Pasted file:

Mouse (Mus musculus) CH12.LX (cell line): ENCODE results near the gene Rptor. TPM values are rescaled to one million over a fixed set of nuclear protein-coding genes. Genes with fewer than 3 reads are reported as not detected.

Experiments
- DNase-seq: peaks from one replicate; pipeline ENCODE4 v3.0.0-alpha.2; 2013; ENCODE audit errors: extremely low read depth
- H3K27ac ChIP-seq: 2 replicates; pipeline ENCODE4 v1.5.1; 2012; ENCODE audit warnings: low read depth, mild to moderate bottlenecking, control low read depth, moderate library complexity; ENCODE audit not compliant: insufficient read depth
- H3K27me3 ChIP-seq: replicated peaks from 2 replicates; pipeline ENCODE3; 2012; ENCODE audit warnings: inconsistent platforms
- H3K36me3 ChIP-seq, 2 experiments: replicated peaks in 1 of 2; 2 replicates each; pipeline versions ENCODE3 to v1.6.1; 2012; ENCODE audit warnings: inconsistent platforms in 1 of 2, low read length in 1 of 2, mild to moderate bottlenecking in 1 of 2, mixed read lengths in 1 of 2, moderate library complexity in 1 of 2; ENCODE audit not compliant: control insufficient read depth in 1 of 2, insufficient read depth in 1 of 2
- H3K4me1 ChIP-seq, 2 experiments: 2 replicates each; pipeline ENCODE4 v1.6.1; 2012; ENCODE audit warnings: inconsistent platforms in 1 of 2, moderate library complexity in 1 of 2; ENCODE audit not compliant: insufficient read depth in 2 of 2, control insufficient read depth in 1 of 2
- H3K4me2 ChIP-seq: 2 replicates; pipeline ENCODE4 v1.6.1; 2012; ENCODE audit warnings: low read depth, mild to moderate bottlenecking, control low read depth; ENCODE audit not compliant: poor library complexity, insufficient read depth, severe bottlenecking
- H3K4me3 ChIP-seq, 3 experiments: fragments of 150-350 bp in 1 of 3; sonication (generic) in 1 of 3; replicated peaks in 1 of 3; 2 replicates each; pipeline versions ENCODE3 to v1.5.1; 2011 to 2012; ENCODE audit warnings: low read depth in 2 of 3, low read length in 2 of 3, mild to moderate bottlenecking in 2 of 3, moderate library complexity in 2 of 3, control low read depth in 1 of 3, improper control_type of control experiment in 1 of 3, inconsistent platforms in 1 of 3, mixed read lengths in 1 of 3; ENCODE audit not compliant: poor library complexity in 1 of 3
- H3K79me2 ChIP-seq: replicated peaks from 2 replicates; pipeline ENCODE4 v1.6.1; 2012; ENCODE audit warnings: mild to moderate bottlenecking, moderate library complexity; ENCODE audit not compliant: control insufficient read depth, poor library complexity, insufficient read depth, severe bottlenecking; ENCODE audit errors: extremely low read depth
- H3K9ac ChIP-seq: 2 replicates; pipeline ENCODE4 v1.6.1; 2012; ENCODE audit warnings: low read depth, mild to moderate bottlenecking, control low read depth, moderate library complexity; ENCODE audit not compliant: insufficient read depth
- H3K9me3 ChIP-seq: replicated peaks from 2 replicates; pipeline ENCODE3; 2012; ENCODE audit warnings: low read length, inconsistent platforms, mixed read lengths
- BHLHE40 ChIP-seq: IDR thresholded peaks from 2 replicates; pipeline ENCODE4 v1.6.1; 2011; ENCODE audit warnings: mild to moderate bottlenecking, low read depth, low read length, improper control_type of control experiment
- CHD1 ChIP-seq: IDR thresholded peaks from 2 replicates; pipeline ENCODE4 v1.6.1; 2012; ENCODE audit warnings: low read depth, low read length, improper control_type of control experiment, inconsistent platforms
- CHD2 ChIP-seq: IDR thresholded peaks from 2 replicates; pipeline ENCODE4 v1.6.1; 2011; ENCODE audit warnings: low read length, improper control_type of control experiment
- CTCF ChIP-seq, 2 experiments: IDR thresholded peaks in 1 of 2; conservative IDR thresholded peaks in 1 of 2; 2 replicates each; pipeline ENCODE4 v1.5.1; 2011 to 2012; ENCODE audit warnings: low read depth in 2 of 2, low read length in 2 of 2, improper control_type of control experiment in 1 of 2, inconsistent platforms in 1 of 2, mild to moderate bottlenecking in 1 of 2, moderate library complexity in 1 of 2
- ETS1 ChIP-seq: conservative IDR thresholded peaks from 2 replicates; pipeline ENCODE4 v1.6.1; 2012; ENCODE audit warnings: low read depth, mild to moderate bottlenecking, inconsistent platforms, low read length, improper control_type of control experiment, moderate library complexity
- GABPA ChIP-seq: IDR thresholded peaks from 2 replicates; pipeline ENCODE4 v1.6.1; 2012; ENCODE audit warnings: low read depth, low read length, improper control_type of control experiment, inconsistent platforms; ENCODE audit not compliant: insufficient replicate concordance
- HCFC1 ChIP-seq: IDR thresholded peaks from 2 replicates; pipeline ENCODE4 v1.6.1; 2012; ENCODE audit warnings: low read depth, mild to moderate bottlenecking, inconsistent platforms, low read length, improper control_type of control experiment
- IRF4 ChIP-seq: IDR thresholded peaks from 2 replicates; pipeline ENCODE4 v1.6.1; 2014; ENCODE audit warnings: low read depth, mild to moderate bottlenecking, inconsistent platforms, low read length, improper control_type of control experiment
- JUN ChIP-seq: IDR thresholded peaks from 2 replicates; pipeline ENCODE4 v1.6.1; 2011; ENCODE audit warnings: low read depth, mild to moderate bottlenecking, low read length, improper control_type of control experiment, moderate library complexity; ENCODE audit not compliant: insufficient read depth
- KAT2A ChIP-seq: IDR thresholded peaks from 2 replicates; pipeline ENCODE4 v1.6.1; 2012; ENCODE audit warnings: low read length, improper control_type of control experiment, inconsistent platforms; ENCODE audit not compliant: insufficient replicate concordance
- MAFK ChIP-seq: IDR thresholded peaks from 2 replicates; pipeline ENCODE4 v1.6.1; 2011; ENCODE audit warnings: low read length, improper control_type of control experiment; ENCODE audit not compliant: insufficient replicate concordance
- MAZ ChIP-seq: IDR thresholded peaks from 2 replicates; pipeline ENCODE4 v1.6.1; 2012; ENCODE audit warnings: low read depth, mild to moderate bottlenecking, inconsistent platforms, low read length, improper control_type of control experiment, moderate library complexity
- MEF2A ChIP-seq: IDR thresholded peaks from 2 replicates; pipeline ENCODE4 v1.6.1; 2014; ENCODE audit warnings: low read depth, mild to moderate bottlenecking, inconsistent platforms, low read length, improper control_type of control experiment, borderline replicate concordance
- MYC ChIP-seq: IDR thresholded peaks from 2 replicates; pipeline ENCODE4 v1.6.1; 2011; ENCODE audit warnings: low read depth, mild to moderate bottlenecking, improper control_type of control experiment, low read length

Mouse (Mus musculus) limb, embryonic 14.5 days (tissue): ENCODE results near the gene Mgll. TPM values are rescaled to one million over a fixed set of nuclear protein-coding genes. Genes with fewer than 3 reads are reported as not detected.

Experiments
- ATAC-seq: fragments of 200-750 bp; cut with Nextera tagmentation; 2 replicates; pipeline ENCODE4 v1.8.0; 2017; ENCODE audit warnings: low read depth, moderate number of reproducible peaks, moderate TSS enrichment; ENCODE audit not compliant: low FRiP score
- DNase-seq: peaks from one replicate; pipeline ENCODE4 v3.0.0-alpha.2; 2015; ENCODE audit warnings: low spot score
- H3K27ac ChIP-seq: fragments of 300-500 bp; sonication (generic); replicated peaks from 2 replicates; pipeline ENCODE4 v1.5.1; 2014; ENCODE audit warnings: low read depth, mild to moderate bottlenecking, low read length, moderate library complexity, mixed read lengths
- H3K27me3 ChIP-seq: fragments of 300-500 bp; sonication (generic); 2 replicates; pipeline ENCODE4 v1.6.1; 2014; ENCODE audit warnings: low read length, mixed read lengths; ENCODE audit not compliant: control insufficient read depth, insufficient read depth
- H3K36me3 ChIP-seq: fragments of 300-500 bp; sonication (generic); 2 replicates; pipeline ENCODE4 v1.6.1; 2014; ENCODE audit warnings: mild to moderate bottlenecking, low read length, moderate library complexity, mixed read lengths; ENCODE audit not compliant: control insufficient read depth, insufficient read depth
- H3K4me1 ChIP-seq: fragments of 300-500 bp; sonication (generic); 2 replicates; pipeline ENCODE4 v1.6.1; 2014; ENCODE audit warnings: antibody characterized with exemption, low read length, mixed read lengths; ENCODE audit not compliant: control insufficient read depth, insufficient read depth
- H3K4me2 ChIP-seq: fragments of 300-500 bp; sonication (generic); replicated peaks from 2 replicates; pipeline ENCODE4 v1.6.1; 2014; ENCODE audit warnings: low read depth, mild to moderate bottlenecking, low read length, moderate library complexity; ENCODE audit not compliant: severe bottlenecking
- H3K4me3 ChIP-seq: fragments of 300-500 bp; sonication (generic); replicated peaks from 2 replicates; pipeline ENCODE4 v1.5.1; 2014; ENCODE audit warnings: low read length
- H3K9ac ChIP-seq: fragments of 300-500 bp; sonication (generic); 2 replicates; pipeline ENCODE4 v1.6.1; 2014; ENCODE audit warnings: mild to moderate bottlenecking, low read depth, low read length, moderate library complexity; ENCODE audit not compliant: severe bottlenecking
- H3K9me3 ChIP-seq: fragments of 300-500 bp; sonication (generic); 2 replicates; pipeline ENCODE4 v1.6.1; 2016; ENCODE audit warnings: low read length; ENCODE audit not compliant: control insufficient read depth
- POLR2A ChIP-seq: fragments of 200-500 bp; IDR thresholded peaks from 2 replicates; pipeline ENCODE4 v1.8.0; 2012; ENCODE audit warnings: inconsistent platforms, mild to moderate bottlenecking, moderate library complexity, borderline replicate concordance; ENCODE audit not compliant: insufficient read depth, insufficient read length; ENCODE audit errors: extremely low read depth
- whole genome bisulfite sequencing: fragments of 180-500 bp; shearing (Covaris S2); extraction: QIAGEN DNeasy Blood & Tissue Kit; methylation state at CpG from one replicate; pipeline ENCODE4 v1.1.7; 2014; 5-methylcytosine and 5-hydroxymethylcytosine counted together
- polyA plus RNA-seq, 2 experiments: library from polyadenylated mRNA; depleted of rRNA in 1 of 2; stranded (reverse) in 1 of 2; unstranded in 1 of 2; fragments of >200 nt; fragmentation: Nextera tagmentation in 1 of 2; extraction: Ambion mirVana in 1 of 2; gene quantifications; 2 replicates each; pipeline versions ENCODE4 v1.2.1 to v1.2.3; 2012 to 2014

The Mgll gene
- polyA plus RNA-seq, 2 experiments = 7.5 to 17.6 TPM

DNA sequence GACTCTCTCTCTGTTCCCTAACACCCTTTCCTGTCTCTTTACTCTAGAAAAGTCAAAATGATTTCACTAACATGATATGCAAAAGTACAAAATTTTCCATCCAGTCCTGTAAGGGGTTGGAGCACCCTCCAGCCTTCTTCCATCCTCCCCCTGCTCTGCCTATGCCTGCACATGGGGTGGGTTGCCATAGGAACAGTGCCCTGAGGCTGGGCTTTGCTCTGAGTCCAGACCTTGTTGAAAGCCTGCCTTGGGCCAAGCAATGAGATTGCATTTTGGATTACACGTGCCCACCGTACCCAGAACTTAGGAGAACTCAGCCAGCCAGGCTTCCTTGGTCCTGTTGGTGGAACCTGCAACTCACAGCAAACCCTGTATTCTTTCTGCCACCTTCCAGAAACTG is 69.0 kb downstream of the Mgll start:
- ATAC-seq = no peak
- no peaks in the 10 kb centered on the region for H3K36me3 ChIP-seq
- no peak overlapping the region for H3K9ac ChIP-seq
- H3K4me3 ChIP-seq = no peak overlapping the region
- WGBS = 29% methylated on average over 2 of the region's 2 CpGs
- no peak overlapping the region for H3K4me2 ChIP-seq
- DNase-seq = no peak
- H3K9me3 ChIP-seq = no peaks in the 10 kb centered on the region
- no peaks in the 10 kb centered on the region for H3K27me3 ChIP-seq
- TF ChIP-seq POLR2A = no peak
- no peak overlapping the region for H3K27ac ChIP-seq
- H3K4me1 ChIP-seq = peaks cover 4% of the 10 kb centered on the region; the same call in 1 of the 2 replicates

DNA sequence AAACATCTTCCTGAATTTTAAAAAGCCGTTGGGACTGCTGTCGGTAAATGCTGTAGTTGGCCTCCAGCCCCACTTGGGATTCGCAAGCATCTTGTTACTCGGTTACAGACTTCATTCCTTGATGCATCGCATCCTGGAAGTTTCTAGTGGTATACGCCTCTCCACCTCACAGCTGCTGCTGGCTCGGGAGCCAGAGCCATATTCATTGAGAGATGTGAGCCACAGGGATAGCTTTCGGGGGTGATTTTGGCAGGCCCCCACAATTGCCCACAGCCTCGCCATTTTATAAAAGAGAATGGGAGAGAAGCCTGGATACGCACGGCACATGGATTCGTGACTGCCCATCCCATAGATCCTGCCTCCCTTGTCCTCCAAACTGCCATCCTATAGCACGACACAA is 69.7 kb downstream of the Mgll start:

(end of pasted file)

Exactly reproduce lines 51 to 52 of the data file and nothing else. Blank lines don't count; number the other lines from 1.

- DNase-seq = no peak
- H3K9me3 ChIP-seq = no peaks in the 10 kb centered on the region